● It must be linked clearly to the organization's overall goals and vision
● Many evidence decisions are relatively permanent and costly
Blueprint the Physical Evidence of Service
● Everyone in the organization should be able to see the service process and
the existing elements of physical evidence.
● People, processes, and physical evidence can all be seen in the blueprint.
● Photographs or videotape of the process can be added to develop a
photographic blueprint that provides a vivid picture of physical evidence from
the customer's point.
Service
Blueprint- Practo
Guidelines for Physical Evidence Strategy
Clarify Strategic Roles of the Servicescape
● E.g.: A daycare center would locate itself in the "elaborate, interpersonal" cell
of the matrix and quickly see that it's servicescape decisions would be
relatively complex and that the servicescape strategy would have to consider
the needs of both the children and the service providers
● Impact marketing, organizational behavior, and consumer satisfaction goals.
● Sometimes, servicescape may have no role in service delivery or marketing
from the customer's point of view(Telecommunication services).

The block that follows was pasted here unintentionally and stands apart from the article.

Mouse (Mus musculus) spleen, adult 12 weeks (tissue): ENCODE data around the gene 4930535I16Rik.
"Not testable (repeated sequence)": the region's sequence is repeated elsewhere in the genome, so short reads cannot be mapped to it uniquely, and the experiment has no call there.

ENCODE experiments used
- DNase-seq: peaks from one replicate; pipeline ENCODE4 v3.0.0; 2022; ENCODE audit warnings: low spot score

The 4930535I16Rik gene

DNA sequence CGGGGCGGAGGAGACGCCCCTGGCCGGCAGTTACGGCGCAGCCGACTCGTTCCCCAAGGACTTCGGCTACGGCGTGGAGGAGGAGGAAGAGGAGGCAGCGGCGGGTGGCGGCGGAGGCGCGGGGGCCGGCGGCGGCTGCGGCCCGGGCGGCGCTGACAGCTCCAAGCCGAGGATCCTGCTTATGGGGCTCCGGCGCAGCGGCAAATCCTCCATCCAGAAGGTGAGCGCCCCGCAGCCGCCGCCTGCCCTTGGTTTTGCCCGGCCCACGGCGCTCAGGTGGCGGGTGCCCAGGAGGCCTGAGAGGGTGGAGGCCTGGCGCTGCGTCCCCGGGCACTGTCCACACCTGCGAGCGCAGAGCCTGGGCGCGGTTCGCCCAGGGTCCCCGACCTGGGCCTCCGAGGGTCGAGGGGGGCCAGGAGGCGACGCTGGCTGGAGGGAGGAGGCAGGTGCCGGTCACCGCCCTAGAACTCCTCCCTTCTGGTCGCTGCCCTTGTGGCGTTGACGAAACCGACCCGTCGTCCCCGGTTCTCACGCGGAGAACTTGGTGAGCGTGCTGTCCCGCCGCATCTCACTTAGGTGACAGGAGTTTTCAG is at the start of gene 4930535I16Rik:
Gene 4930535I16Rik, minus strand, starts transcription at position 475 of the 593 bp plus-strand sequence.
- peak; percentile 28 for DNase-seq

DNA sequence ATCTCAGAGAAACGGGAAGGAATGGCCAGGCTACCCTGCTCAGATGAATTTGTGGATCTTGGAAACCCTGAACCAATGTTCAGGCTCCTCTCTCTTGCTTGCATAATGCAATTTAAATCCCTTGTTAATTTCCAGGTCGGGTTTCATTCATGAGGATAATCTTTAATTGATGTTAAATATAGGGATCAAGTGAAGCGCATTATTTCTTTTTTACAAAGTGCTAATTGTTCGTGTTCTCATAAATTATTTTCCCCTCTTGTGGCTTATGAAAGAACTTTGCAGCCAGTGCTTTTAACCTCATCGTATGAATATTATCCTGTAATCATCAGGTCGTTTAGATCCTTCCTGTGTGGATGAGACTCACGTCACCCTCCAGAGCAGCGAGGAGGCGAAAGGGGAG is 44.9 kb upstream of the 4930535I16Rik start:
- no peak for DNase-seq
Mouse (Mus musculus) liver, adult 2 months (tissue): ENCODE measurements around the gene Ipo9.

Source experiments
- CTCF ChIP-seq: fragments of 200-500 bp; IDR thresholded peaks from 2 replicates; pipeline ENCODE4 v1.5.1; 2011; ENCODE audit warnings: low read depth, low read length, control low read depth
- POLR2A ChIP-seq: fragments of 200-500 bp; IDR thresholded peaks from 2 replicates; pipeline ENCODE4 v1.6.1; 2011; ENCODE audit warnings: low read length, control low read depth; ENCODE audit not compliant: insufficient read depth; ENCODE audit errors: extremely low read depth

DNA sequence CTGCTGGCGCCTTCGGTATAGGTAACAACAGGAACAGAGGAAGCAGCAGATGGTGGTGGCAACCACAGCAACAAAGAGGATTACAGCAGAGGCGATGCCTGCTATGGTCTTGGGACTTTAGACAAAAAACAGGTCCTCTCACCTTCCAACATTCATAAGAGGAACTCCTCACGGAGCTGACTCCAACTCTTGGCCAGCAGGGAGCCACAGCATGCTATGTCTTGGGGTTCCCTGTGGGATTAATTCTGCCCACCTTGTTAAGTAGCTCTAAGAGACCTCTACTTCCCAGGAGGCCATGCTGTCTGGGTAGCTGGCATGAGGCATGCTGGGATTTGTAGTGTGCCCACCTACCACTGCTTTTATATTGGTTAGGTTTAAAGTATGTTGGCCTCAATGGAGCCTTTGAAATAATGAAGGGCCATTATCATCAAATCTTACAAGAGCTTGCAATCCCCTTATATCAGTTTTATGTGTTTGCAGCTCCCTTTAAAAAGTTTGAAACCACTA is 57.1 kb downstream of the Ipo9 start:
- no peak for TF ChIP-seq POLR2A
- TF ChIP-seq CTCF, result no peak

● Clarifying the strategic role of the servicescape also forces recognition of the
importance of the servicescape in creating customer experiences.
Guidelines for Physical Evidence Strategy
Assess and Identify Physical Evidence Opportunities
● Once the current forms of evidence and the roles of the servicescape are
understood, possible changes and improvements can be identified
● A strategy might then be developed to provide more evidence of service to
show customers exactly what they are paying for.
● Discovered that the evidence provided is sending message that do not
enhance the firm's image or goals or that do not match customer expectations
● Another set of questions addresses whether the current physical evidence of
service suits the needs and preferences of the target market
● E.g.: High price menu - for family dining- accordingly facility design to be
planned
Guidelines for Physical Evidence Strategy

Be Prepared to Update and Modernize the Evidence


● Some aspects of the evidence, particularly the servicescape, require frequent
or at least periodic updating and modernizing.
● Even if the vision, goals, and objectives of the company do not change, time
itself takes a toll on physical evidence, necessitating change and
modernization.

Work Cross-Functionally
● A service firm is concerned with communicating a desired image, with
sending consistent and compatible messages through all forms of evidence
● With providing the type of service evidence the target customers want and
can understand
End of Module 6